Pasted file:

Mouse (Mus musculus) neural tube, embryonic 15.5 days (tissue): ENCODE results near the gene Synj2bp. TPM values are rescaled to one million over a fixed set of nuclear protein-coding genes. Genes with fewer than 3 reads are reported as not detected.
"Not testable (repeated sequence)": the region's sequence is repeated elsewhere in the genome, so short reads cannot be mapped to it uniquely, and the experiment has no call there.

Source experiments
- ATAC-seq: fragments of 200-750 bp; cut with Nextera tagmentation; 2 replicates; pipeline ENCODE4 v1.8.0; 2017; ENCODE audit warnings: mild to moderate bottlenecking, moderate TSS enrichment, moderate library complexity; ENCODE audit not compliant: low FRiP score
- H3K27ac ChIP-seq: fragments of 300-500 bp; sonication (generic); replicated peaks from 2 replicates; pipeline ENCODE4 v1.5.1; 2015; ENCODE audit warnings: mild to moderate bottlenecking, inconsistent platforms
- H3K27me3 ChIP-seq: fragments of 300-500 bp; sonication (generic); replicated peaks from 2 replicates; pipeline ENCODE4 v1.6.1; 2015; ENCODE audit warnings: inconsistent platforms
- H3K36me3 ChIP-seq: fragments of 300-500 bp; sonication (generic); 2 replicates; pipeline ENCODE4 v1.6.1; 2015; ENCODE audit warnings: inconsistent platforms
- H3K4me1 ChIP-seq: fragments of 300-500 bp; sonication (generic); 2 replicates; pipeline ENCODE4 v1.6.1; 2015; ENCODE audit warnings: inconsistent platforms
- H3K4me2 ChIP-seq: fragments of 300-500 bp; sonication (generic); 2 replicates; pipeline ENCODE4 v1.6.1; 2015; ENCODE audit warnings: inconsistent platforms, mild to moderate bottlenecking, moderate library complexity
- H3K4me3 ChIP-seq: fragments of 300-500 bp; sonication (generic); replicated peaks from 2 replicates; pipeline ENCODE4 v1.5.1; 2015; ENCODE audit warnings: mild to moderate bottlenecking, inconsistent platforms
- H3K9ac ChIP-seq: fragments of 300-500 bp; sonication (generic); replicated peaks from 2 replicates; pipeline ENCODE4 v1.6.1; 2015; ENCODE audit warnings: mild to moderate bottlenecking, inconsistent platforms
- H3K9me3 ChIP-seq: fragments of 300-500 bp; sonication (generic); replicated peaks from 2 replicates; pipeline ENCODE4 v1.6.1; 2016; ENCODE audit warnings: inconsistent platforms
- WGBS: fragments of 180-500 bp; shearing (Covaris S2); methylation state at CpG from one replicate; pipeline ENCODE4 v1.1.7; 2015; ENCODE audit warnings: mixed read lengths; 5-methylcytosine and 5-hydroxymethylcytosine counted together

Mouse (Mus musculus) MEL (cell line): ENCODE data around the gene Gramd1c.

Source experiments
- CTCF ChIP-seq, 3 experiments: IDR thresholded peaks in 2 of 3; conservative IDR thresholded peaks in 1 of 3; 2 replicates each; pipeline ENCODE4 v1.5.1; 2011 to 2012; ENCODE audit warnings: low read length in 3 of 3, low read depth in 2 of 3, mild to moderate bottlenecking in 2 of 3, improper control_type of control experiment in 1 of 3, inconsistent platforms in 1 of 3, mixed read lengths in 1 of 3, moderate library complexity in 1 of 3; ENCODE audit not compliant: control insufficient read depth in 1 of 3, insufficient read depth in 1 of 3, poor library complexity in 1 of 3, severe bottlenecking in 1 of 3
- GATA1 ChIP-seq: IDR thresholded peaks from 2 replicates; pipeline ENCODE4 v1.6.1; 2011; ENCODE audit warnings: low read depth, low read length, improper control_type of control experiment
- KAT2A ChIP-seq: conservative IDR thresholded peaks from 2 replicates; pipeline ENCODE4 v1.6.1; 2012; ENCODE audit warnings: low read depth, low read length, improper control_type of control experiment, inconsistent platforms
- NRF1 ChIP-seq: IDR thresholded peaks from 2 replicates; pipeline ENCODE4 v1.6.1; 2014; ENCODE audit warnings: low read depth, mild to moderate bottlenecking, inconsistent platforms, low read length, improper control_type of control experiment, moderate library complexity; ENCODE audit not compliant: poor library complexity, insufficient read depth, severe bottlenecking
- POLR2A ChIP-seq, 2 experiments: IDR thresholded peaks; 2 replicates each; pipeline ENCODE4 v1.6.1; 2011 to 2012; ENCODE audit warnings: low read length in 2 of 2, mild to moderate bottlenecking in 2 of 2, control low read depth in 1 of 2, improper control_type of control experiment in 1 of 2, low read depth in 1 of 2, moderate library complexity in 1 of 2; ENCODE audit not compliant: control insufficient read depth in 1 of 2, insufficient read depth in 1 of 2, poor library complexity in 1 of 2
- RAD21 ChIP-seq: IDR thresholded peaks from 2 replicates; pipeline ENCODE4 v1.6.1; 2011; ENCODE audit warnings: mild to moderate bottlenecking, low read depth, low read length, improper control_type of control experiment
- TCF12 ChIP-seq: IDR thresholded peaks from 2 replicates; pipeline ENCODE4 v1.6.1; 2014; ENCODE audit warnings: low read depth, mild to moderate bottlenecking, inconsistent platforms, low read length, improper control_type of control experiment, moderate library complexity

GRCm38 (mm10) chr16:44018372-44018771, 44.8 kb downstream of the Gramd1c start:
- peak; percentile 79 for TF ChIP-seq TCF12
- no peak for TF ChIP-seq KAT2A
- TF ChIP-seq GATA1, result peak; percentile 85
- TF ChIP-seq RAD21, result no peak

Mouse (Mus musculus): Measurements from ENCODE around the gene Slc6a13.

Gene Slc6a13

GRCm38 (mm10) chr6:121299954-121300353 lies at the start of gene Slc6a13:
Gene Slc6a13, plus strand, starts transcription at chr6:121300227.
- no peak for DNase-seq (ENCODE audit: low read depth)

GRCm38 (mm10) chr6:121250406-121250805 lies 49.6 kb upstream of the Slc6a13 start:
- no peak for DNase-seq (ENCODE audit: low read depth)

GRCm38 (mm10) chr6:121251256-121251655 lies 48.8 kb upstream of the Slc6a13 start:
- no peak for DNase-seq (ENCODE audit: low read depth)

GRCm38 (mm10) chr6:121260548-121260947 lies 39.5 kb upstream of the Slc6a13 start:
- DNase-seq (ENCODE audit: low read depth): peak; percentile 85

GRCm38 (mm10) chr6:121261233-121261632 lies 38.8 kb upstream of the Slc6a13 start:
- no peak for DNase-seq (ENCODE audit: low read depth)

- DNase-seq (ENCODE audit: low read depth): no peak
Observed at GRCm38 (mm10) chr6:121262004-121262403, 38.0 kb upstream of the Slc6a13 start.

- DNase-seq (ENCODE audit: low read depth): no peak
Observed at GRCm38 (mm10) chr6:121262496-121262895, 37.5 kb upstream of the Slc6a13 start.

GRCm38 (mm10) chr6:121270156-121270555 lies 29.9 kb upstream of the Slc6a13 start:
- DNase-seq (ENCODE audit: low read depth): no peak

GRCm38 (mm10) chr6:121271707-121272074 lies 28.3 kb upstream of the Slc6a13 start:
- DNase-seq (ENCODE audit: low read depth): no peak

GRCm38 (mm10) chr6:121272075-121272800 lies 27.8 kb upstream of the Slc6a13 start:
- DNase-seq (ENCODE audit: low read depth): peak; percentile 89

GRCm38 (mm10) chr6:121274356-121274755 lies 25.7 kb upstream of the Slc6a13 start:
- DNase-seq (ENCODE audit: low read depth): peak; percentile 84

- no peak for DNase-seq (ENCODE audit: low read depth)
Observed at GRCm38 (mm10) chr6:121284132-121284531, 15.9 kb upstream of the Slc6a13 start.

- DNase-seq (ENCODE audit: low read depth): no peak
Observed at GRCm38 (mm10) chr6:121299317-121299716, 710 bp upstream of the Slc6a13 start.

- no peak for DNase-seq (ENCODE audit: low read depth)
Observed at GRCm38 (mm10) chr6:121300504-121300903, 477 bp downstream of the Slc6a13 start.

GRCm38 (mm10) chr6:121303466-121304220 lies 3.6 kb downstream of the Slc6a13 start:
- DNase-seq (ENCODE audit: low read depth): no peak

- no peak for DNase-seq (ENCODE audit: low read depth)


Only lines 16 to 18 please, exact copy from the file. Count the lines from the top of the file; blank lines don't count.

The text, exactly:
- CTCF ChIP-seq, 3 experiments: IDR thresholded peaks in 2 of 3; conservative IDR thresholded peaks in 1 of 3; 2 replicates each; pipeline ENCODE4 v1.5.1; 2011 to 2012; ENCODE audit warnings: low read length in 3 of 3, low read depth in 2 of 3, mild to moderate bottlenecking in 2 of 3, improper control_type of control experiment in 1 of 3, inconsistent platforms in 1 of 3, mixed read lengths in 1 of 3, moderate library complexity in 1 of 3; ENCODE audit not compliant: control insufficient read depth in 1 of 3, insufficient read depth in 1 of 3, poor library complexity in 1 of 3, severe bottlenecking in 1 of 3
- GATA1 ChIP-seq: IDR thresholded peaks from 2 replicates; pipeline ENCODE4 v1.6.1; 2011; ENCODE audit warnings: low read depth, low read length, improper control_type of control experiment
- KAT2A ChIP-seq: conservative IDR thresholded peaks from 2 replicates; pipeline ENCODE4 v1.6.1; 2012; ENCODE audit warnings: low read depth, low read length, improper control_type of control experiment, inconsistent platforms